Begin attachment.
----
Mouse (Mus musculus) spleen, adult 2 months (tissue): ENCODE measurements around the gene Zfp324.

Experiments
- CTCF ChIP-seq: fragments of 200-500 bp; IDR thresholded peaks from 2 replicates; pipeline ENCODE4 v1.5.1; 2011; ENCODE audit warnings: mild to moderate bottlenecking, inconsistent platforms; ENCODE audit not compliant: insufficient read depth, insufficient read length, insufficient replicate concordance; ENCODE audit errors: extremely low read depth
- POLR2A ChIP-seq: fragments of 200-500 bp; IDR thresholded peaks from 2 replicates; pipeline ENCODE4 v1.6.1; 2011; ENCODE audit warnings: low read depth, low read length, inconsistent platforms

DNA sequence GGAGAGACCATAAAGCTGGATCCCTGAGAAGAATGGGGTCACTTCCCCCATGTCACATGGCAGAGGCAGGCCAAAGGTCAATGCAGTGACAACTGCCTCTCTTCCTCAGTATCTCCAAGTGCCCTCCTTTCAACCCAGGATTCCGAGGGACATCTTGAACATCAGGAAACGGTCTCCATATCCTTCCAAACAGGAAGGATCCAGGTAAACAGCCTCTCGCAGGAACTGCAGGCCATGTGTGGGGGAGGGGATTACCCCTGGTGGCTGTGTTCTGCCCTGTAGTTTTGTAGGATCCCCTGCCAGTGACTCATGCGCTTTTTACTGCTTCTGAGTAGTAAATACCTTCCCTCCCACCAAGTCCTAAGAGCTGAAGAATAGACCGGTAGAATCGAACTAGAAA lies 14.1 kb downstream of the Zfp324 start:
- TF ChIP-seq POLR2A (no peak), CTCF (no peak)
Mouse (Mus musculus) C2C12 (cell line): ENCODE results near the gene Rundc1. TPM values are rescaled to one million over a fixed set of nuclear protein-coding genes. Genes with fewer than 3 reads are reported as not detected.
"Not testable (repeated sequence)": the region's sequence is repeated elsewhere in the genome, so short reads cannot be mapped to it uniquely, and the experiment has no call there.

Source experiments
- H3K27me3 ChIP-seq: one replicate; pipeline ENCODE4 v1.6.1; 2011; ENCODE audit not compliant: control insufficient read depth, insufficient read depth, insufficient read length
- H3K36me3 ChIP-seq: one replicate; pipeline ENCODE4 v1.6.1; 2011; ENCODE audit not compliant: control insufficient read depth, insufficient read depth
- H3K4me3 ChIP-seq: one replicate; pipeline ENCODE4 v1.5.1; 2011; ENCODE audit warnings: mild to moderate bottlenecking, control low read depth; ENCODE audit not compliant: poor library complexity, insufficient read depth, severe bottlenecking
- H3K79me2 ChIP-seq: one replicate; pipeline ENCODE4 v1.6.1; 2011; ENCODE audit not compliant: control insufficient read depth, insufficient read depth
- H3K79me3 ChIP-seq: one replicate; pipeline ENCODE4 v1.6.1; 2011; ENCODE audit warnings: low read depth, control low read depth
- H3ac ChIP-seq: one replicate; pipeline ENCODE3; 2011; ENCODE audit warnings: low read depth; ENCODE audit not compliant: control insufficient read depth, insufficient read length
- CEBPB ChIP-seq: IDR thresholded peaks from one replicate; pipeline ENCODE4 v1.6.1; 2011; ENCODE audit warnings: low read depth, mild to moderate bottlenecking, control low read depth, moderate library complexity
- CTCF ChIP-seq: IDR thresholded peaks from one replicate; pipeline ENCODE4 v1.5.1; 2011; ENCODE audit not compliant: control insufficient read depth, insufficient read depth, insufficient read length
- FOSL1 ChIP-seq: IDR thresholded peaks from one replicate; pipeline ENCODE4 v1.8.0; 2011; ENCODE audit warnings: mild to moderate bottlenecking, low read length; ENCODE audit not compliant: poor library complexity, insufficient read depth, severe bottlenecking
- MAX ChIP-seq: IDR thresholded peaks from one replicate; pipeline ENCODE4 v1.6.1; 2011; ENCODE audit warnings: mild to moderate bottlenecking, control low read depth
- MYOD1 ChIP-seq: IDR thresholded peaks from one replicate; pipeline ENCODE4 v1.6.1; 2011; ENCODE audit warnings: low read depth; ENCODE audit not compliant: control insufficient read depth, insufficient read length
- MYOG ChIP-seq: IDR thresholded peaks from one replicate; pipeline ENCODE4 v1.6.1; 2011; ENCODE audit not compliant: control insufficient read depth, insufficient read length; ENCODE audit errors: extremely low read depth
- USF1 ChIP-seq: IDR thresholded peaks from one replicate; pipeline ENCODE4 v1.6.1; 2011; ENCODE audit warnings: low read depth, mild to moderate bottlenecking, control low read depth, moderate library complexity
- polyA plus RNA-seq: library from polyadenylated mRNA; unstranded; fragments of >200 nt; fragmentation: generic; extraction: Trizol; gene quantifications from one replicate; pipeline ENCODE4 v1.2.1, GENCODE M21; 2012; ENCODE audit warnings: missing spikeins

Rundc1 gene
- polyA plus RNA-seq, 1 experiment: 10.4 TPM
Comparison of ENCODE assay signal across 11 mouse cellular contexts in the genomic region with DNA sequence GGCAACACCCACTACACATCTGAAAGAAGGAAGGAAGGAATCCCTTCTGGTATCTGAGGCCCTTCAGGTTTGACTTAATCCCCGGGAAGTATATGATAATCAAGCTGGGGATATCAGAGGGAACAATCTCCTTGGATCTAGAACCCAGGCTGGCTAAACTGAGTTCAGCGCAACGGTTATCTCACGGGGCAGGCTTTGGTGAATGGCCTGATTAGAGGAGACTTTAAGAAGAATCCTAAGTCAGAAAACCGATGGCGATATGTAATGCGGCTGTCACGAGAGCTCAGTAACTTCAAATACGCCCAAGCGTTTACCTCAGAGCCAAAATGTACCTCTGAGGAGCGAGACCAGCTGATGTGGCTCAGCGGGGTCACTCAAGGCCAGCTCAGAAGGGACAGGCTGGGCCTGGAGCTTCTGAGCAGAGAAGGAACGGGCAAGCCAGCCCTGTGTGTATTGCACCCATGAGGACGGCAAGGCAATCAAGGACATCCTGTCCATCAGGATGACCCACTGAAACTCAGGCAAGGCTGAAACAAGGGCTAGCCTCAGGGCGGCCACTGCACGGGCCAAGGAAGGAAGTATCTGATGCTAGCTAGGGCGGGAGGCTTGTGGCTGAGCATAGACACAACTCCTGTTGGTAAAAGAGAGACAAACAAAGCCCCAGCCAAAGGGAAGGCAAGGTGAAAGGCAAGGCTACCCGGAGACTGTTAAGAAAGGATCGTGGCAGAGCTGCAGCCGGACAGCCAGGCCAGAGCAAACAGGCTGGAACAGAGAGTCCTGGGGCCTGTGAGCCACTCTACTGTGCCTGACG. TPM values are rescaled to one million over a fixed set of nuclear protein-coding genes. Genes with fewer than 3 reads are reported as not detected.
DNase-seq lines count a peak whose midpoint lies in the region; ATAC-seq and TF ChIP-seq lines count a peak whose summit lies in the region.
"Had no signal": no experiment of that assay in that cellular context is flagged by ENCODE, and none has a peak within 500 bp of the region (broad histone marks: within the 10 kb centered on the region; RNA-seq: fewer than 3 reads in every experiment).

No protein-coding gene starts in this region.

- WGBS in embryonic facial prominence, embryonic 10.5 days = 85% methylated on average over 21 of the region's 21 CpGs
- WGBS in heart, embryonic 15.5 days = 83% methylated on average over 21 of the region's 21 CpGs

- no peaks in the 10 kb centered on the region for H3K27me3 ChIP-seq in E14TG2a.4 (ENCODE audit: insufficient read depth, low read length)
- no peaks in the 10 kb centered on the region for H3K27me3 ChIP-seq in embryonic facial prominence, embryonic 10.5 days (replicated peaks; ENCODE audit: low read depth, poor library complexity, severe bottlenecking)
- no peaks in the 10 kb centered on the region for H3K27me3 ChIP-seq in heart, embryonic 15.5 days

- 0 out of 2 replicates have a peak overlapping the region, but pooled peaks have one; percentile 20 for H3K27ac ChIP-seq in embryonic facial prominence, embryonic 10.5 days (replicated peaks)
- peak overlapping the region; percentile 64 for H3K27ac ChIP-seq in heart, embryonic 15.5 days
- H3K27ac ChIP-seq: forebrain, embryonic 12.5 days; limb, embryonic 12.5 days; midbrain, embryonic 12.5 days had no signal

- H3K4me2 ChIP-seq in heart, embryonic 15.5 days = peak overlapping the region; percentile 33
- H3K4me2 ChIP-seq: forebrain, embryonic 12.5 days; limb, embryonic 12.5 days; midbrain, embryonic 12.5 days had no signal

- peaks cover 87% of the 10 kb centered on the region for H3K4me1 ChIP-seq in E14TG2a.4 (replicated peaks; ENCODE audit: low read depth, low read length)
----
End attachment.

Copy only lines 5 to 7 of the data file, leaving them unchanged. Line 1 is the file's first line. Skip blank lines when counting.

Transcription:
DNA sequence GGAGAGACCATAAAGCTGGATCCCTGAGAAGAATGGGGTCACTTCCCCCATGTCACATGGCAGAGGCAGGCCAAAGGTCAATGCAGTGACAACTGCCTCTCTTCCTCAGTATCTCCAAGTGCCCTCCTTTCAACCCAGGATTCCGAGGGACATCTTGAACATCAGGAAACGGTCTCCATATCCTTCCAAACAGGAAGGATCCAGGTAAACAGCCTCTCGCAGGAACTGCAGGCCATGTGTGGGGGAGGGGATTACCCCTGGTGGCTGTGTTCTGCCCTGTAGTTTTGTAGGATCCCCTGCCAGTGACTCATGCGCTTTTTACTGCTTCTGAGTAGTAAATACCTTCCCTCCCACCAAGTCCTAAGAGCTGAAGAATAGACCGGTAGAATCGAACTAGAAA lies 14.1 kb downstream of the Zfp324 start:
- TF ChIP-seq POLR2A (no peak), CTCF (no peak)
Mouse (Mus musculus) C2C12 (cell line): ENCODE results near the gene Rundc1. TPM values are rescaled to one million over a fixed set of nuclear protein-coding genes. Genes with fewer than 3 reads are reported as not detected.